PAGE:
Wednesday, April 25, 2012

Farewell to the Man Behind Ecotopia

HE wrote a book that a lot of people haven't heard of, but one that influenced many and presaged a lot of the way we live now, especially on the West Coast, where it's set. That's Ernest "Chick" Callenbach, the Berkeley author of the book Ecotopia. Chick, as he was known, died on April 16.

This month has seen a lot of death in my world -- a very dear elderly relative, an old friend's mother, drummer Levon Helm -- and this one has a lot of meaning for me. When I met Callenbach, at his home in Berkeley in 2008, he struck me as one of the sharpest and most physically fit 79-year-old I'd ever encountered. (I remember him telling me how he walked from his house to the post office every day, which was quite a hike.) I also liked his sincerity, decency and sense of humor.

Because of a reissue of Ecotopia -- a slim novel which looks at a future in which Oregon, Washington and Northern California have seceded and begun an environmentalist utopia with a woman president -- I spoke to Callenbach for an article which became my first piece for the New York Times, my first piece of work after my layoff from the LA Times, and the first post on this blog. HERE's that story, which the paper titled, "The Novel That Predicted Portland."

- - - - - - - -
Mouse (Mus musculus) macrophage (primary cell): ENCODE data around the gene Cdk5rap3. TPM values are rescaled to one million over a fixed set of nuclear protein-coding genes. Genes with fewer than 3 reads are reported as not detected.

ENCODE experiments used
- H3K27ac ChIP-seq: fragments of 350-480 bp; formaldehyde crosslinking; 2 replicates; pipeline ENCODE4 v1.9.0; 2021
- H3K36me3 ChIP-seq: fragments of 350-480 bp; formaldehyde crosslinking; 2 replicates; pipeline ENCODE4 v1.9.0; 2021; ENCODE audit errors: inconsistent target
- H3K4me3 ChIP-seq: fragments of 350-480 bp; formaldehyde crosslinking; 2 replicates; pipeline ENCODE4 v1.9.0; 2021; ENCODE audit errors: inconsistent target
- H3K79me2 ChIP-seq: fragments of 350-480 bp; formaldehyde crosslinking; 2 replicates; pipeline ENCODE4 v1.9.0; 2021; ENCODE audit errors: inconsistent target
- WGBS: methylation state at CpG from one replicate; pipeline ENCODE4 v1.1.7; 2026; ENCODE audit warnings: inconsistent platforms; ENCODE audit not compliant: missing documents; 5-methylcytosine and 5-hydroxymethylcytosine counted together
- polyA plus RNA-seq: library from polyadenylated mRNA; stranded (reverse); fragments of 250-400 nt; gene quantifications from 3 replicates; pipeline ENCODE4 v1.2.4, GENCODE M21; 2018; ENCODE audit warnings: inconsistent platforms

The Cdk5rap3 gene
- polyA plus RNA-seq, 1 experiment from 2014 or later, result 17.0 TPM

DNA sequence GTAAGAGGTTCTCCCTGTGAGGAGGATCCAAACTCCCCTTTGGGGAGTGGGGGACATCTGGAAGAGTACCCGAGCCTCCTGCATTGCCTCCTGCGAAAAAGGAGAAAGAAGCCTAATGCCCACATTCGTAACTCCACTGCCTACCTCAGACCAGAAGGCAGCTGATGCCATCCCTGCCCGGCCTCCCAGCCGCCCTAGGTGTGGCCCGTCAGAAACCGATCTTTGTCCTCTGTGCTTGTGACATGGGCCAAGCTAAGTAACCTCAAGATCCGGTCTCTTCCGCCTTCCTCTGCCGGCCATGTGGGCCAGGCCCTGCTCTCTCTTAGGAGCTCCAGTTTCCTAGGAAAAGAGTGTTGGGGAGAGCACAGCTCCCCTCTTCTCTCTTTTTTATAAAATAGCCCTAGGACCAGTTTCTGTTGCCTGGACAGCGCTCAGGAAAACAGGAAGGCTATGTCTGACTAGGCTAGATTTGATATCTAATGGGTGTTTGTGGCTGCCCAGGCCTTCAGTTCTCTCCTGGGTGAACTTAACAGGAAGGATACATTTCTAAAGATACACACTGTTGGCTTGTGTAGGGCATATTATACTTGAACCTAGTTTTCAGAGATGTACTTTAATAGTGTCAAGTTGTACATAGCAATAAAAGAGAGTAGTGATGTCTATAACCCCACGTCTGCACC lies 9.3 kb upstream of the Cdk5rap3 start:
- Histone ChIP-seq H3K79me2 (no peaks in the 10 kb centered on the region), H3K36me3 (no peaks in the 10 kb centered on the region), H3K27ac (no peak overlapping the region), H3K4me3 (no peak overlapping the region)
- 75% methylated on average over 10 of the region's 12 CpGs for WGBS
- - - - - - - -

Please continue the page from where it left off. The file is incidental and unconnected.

My story looked at how hard Callenbach struggled to get the book published -- two dozen rejections.

“It was rejected by every significant publisher in New York,” he told me. “Some said it didn’t have enough sex and violence, or that they couldn’t tell if it were a novel or a tract. Somebody said the ecology trend was over. This was New York, circa 1974. I was on the point of burning it.”

Like a lot of '70s culture, the book ended up seeming less antique and more pertinent as we moved into the 21st century the limits to our resources became unambiguous.

I don't often stay in touch with former subjects; here's one I really wish I had.

(Here is a good obit from today's LA Times. And here is one from the New York Times.)

R.I.P., Chick.

UPDATE: Salon has run a piece found on Callenbach's computer in which he looks, as hopefully as he can, to the future. They stand in some ways as his final words.

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